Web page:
It liiives! Sorta. Gentle azure glow of Windows XP clocked in Tesco's self-checkouts, no less
Microsoft still supports some embedded XP derivatives
OK, so it's not quite Windows for Warships, but Tesco's point-of-sale terminals appear to still be running Windows XP more than two years after Microsoft ended support for the aged operating system.
A hungry vulture looking for some luncheon snapped this Tesco PoS terminal which seemed to have crashed and rebooted, going via CHKDSK on the way.
This appears to be mildly amusing alarming because Microsoft pulled the plug on XP back in 2014, with security updates for the venerable operating system ending in April 2016 when Redmond finally stopped issuing patches for XP Embedded SP3, as used on numerous kiosks, cashpoint machines and PoS terminals.
Yet all may not be as it seems, in spite of any immediate security-related alarm bells ringing in readers' shell-like.
It is possible (Tesco's press office didn't respond to our gentle queries) that Big T's fleet of checkouts may be running on one of the very last flavours of XP still to enjoy support from Microsoft, Windows Embedded Standard 2009, aka WES09, or Windows Embedded POSReady 2009.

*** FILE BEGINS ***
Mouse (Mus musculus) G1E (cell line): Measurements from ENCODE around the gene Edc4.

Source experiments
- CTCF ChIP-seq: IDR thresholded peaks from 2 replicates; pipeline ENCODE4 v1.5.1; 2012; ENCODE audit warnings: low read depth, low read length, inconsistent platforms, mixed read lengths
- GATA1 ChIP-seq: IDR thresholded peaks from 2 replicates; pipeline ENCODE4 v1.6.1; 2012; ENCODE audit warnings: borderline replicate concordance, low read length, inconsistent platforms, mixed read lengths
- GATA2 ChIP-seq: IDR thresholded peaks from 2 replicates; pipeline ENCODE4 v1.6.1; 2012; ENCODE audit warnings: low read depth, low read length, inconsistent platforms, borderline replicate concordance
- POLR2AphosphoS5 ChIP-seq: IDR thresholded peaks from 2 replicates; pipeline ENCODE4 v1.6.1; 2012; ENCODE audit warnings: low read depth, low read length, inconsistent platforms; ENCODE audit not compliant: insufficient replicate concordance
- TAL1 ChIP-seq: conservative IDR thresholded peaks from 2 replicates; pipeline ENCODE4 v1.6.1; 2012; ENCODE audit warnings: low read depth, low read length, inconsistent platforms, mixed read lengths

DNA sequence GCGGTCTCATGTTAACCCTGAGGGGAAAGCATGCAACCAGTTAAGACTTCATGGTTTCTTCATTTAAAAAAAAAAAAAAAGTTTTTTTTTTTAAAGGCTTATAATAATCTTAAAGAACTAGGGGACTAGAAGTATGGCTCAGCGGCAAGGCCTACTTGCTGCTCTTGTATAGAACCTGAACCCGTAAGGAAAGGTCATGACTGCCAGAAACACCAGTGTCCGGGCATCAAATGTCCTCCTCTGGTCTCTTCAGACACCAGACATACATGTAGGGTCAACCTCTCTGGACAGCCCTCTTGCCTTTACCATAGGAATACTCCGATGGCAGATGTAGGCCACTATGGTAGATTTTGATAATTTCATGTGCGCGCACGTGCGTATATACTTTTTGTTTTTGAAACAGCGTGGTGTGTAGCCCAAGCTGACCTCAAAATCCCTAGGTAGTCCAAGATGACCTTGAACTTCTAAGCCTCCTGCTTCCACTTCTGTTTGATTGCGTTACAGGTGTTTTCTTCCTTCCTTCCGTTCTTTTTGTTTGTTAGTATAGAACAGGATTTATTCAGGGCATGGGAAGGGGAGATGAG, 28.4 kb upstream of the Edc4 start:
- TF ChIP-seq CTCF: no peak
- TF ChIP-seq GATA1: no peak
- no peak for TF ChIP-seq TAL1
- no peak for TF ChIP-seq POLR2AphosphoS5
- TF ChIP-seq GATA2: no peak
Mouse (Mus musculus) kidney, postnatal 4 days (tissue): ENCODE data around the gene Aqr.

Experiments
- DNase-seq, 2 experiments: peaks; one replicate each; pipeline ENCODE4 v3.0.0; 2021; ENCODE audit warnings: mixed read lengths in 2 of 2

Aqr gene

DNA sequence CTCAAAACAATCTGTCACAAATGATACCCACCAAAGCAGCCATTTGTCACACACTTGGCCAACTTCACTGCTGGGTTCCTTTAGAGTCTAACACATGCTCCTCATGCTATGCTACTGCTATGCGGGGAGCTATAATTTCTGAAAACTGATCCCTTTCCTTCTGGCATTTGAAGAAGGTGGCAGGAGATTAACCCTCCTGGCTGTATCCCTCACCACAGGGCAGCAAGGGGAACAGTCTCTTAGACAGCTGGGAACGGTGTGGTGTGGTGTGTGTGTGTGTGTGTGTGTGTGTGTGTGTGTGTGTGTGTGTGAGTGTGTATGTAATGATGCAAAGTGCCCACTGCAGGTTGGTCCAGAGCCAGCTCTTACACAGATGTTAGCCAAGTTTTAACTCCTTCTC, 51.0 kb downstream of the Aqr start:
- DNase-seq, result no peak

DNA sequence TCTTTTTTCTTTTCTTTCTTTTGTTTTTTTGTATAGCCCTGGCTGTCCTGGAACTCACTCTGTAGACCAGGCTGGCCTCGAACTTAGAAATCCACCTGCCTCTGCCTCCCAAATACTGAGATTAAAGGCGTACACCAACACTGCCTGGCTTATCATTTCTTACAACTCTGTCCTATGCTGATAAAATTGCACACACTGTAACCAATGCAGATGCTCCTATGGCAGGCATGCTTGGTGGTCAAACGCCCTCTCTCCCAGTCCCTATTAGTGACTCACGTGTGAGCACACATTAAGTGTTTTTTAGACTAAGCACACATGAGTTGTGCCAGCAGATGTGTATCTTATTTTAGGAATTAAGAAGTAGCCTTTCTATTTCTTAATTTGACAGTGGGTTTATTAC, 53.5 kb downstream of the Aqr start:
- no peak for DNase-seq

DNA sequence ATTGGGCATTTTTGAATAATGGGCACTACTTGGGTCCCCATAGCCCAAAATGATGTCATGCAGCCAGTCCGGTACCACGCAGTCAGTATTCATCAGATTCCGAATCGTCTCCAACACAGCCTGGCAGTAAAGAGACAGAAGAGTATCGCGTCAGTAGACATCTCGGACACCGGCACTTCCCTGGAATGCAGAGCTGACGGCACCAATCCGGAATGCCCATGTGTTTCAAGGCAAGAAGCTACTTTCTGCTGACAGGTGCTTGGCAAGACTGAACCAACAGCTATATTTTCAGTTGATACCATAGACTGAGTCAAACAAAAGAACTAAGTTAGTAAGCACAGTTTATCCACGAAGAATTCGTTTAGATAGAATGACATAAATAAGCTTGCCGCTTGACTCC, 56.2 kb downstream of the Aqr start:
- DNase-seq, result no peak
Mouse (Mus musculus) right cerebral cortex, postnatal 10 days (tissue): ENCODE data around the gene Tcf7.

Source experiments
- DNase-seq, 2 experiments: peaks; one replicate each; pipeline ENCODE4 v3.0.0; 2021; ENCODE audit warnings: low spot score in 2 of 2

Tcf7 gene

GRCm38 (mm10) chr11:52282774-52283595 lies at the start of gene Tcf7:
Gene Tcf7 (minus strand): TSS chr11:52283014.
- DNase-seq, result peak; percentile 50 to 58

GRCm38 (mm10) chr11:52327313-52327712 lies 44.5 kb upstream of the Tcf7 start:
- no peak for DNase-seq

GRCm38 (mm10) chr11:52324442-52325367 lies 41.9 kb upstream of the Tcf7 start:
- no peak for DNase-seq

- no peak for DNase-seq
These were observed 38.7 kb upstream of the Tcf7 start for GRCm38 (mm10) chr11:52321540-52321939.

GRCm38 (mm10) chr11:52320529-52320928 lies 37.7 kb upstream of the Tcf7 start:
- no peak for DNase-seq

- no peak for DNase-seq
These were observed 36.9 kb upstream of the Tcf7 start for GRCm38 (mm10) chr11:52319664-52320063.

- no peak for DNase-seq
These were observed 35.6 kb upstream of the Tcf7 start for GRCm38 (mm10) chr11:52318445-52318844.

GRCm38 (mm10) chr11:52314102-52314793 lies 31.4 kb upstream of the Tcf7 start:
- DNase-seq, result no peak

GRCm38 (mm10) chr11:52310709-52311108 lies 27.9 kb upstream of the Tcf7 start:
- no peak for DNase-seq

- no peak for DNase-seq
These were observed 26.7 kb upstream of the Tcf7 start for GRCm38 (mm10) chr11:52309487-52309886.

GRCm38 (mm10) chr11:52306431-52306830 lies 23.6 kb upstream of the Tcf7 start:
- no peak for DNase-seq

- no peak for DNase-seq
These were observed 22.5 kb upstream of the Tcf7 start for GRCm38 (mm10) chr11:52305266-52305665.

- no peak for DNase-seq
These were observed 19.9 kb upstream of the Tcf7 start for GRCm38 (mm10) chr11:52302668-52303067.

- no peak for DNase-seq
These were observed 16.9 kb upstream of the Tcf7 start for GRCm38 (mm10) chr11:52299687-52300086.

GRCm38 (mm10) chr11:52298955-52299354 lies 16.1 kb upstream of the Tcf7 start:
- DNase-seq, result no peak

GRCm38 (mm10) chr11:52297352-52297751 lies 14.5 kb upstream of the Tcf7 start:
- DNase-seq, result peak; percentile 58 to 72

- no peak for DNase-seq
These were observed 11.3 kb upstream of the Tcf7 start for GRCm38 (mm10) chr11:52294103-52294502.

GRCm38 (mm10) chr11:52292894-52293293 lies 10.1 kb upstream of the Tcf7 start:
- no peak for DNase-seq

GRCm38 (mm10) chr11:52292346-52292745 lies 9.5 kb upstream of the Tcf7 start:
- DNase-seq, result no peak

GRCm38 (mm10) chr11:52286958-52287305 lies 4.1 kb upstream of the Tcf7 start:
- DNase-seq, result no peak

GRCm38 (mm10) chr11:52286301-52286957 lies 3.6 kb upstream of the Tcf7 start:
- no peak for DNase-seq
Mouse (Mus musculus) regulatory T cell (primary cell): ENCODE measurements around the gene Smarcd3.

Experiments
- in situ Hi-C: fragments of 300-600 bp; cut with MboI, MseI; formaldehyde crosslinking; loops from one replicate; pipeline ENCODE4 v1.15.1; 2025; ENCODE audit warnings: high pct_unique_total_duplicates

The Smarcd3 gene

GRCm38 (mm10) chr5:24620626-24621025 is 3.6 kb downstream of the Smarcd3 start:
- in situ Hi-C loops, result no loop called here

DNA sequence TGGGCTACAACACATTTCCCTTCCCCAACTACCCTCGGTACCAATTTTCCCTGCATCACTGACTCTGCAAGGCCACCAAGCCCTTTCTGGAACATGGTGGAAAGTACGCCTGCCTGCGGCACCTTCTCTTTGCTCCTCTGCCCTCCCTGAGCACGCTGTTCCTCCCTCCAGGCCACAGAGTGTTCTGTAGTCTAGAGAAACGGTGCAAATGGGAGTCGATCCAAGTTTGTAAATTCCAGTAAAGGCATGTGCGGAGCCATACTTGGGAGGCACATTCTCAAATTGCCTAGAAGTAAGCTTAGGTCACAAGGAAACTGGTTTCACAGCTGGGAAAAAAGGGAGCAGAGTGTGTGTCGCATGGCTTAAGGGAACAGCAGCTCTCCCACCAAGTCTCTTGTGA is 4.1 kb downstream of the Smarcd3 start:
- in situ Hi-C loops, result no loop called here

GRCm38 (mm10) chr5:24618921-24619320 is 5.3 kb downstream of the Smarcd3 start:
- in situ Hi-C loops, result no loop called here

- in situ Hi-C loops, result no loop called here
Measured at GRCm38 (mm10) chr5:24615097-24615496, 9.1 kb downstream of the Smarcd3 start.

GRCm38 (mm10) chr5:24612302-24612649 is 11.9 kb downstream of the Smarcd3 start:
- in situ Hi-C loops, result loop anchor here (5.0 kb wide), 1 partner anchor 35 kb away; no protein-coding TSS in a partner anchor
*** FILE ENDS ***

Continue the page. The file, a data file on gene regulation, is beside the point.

Built on the XP codebase, these embedded operating systems hit end-of-life in January and April 2019 respectively, as Microsoft explained four years ago. Redmond itself has a list of available updates for POSReady 2009 here.
The self-checkout itself is made by American company NCR, who hadn't given us a substantive response by the time of writing. NCR acknowledges that lots of its kit still runs on XP, with the company forlornly noting in a security update dated 31 April 2018 [sic], about mitigation measures for the Spectre Intel CPU vuln: "Microsoft has not made a patch available for Windows XP."
Tesco did not respond when we asked how many self-service checkouts it has running XP.
Next time you see a self-service checkout throw a wobbly and revert to XP, don't panic straightaway. Though consumer and enterprise XP was sent to the knackers' yard years ago, it still soldiers on today, lovingly hosting software that nags you to take the unexpected item out of the bagging area. ®
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